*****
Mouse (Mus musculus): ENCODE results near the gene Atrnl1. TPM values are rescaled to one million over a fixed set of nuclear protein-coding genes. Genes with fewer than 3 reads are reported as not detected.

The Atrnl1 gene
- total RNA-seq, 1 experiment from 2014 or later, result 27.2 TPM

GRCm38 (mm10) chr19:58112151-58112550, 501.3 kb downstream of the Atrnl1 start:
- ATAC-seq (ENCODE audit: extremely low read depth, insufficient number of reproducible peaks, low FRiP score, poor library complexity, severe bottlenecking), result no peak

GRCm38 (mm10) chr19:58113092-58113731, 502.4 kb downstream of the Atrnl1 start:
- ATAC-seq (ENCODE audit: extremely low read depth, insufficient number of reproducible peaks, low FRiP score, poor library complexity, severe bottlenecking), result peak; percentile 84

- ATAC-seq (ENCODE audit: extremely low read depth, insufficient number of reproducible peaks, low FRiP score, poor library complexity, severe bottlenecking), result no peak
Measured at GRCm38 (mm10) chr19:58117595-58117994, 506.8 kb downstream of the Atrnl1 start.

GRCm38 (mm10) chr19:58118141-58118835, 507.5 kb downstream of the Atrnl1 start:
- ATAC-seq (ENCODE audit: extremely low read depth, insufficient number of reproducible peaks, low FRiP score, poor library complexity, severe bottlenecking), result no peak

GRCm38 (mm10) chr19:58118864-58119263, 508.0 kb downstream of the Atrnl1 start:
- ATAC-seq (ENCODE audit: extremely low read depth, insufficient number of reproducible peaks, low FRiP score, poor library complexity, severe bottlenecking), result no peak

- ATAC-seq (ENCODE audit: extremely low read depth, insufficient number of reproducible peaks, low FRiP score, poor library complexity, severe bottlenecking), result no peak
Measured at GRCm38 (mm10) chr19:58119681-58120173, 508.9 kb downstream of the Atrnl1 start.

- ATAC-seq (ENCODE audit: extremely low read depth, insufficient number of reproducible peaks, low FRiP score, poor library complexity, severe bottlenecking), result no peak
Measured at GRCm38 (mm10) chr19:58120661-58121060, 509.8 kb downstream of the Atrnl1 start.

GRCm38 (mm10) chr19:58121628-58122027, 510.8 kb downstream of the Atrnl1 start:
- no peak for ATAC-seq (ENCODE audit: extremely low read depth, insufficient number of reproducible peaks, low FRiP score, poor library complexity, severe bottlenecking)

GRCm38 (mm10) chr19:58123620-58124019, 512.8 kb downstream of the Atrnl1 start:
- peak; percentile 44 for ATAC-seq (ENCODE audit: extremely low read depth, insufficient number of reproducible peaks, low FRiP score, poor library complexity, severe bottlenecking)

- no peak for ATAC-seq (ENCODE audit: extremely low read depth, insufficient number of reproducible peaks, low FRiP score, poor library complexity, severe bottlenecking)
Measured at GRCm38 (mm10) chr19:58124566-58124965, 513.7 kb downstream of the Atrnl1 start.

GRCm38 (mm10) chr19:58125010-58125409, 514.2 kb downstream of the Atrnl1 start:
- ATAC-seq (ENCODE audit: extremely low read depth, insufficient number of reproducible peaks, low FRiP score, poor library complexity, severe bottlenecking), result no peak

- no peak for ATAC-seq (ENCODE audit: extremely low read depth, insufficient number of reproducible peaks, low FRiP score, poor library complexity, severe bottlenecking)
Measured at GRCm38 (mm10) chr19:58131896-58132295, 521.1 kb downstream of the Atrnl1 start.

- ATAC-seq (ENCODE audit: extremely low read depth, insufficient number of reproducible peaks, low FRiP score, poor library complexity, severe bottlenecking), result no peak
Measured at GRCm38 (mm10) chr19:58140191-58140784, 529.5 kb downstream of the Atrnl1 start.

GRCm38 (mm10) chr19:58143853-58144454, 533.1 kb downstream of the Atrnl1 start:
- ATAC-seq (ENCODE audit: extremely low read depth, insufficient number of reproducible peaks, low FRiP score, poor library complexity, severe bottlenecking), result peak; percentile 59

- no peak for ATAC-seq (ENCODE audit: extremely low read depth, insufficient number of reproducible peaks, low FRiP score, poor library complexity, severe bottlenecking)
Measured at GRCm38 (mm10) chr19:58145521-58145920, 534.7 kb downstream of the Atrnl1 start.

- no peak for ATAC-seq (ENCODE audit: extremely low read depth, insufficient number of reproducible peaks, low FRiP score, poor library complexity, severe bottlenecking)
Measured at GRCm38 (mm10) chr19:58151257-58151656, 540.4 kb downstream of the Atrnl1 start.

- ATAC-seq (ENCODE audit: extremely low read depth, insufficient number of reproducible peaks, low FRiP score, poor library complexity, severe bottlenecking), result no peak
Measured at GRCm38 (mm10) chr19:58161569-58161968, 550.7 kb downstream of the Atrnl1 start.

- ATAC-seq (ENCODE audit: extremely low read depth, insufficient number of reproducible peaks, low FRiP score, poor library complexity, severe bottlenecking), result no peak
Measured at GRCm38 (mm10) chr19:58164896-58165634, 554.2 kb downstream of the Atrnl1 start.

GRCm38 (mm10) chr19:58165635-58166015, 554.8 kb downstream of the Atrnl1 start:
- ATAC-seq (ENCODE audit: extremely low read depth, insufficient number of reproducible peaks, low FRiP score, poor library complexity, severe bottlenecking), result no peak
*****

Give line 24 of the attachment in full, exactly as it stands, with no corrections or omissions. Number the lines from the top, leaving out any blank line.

GRCm38 (mm10) chr19:58125010-58125409, 514.2 kb downstream of the Atrnl1 start: